Red tape and bureaucratic confusion appear to have sent two gambling addicts in circles looking for treatment for a condition so serious their doctors recommended special out-of-province care.

One addict applied to B.C.'s health ministry, was rejected, and told to apply to B.C.'s ministry of housing, which is responsible for gambling.

The other addict was given the opposite advice: she applied to the ministry of housing, but was sent to the ministry of health.

"It's very frustrating," said Dr. Jenny Melamed, who is treating a gambling addict who has asked to be referred to as "Shannon" to protect her job. "It's basically impossible. You get people who have come in for help and they're falling through the cracks."

The B.C. Lottery Corporation, which runs gaming in the province, contributes about $1.1 billion to the provincial treasury each year. One of the promises that was supposed to minimize the damage widespread gambling could cause for problem gamblers is that treatment for problem gambling would be paid for.

"If a person has a problem we'll fund it," said Housing Minsiter Rich Coleman in an interview with CTV News last week.

The province does offer free counselling and an intensive one-week program, as well as a gambling help line. The minister wasn't available Monday to comment on these specific cases.

When Shannon applied to an out-of-province facility through Dr. Melamed, the doctor received a letter from the health ministry that denied coverage.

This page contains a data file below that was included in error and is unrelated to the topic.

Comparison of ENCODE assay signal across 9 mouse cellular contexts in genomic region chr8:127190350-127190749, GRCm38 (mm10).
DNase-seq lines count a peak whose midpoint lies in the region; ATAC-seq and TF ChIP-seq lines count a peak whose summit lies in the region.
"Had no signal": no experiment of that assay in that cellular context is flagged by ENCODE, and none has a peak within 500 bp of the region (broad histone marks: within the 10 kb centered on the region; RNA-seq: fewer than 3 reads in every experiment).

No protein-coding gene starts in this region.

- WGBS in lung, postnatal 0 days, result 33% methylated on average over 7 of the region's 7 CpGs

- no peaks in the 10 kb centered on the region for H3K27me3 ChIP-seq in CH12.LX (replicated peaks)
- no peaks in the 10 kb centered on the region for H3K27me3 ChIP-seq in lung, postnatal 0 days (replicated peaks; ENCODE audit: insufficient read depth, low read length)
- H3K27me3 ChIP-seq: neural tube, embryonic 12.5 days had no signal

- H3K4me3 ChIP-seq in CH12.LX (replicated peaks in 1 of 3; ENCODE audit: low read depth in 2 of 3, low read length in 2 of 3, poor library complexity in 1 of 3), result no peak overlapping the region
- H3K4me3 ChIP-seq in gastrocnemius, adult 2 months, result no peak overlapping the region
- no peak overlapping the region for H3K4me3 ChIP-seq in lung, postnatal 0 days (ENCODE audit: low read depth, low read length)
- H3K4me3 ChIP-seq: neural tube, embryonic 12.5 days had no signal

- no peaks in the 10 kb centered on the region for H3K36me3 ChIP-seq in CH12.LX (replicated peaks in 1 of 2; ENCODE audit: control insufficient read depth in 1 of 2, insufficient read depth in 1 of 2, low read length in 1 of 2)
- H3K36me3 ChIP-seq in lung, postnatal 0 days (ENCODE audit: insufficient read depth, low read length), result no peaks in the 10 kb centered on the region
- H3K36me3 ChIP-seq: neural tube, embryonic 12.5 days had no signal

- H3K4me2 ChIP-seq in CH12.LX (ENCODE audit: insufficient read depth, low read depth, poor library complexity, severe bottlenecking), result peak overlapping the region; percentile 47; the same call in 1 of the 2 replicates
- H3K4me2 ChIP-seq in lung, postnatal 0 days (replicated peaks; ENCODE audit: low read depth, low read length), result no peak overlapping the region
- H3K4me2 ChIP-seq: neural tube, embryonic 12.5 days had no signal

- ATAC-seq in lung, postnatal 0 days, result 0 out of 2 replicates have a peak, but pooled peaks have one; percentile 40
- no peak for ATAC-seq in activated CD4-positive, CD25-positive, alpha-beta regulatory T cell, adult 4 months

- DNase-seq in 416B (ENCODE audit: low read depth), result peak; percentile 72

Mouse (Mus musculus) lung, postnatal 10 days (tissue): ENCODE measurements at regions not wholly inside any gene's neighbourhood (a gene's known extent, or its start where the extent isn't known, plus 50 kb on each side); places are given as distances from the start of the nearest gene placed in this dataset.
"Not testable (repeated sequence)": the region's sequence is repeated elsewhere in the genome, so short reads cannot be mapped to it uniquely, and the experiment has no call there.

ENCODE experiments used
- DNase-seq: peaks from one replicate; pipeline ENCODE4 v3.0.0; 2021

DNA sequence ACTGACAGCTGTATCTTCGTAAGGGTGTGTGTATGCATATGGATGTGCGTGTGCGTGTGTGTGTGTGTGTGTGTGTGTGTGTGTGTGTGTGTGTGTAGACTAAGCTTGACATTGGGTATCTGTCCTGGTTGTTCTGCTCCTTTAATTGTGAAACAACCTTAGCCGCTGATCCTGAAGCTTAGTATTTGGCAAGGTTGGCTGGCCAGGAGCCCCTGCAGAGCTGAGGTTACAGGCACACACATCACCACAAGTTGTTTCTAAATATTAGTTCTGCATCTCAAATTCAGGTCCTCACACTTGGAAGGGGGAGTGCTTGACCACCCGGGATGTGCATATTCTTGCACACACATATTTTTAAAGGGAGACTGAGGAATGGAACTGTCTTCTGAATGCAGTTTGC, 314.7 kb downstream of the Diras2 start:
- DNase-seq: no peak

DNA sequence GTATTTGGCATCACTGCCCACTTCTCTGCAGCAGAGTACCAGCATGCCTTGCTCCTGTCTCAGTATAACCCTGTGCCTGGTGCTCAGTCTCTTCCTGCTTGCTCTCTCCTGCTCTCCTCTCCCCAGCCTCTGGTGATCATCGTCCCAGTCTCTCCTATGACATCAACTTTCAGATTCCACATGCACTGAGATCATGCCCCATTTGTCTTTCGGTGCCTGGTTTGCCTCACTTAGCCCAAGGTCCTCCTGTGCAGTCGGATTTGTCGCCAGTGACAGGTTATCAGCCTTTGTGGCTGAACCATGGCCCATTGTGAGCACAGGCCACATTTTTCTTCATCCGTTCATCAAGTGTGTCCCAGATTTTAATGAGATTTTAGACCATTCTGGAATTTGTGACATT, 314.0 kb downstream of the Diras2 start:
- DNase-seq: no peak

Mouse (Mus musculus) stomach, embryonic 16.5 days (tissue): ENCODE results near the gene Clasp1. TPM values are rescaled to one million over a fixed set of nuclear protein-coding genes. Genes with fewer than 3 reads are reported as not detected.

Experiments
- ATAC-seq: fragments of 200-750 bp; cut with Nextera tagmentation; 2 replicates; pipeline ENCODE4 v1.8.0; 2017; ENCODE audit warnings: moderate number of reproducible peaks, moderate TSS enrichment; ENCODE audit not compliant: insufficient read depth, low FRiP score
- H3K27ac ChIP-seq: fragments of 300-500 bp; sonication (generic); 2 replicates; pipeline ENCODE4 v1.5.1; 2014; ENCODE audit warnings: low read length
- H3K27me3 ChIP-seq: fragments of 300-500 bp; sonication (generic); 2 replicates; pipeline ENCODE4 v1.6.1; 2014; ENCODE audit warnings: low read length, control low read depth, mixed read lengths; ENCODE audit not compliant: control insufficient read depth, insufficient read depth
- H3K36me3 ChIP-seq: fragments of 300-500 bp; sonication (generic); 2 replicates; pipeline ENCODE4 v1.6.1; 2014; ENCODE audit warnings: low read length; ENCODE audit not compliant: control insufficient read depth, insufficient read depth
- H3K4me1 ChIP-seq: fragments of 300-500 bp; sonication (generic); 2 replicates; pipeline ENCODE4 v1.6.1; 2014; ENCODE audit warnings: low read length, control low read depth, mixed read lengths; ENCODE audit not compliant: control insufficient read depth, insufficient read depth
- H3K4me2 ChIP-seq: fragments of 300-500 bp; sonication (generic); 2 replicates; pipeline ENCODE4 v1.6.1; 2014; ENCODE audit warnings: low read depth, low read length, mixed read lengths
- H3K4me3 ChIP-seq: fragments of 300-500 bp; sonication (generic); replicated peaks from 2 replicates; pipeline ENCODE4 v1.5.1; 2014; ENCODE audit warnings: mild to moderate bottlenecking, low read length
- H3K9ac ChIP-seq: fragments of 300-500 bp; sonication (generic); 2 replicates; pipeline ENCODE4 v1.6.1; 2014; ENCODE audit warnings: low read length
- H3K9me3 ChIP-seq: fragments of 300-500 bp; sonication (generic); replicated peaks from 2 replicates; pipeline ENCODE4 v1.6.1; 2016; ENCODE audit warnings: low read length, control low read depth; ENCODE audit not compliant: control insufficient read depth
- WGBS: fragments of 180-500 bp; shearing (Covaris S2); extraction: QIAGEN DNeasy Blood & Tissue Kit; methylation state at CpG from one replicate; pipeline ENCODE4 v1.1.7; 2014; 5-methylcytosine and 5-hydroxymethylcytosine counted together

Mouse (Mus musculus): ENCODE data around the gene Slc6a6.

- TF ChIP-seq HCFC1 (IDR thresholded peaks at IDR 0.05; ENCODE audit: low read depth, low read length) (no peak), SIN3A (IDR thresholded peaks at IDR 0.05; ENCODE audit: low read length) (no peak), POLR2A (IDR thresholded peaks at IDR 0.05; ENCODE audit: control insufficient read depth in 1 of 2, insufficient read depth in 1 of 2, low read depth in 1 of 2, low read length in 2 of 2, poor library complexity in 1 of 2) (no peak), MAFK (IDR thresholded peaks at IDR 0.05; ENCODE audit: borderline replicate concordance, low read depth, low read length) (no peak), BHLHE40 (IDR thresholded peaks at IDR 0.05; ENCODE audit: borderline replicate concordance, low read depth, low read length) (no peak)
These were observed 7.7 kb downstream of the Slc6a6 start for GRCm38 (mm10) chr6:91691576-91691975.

"The Ministry of Health Services does not provide funding for gambling addiction in British Columbia," wrote Lolanda Emerson, the program administrator. "Please contact David Horricks, Director, Responsible Gambling Strategy at the Ministry of Housing."

"Wayne," another gambling addict CTV News has agreed to protect on the grounds that revealing it could hurt his small business, was also referred to out-of-province residential care. He's lost some half a million dollars to gambling over the past eight years.

In a rejection letter he received from Derek Sturko, the assistant deputy minister of housing and social development, he was given the opposite advice.

"The Gaming Policy and Enforcement Branch does not offer residential treatment, as such programs are the responsibility of the Ministry of Health Services," the letter said.

Sturko then referred Wayne to his personal physician, who would have more information on options and would be able to help the process.

That advice would just have sent Wayne's doctor around in circles as well, said Dr. Melamed.

"It's very frustrating because I'm doing a lot of paperwork and I'm playing games with federal and provincial bodies and I don't enjoy doing this," said Dr. Melamed. "Someone needs to step up to the plate."

Shannon told CTV News that over the past six months she has given some $40,000 to B.C. casinos. She said her stints at the casinos lasted 18 hours, and she simply couldn't stop until she ran out of money.

She thought another program offered by BCLC -- the self-exclusion program -- would keep her away, but she said she was allowed in to B.C. casinos almost daily in the 6 months since she signed up.

That's the same program that a CTV News investigation last week showed offered zero resistance to a registered problem gambler as he entered four different casinos.

"It's disappointing, so disappointing," Shannon said.

"Honestly I feel that gamblers spend so much money at the casino, and if they're going to say we're going to help you, they should just be able to give us just a little bit back," she said.

With a report from CTV British Columbia's Jon Woodward and Mi-Jung Lee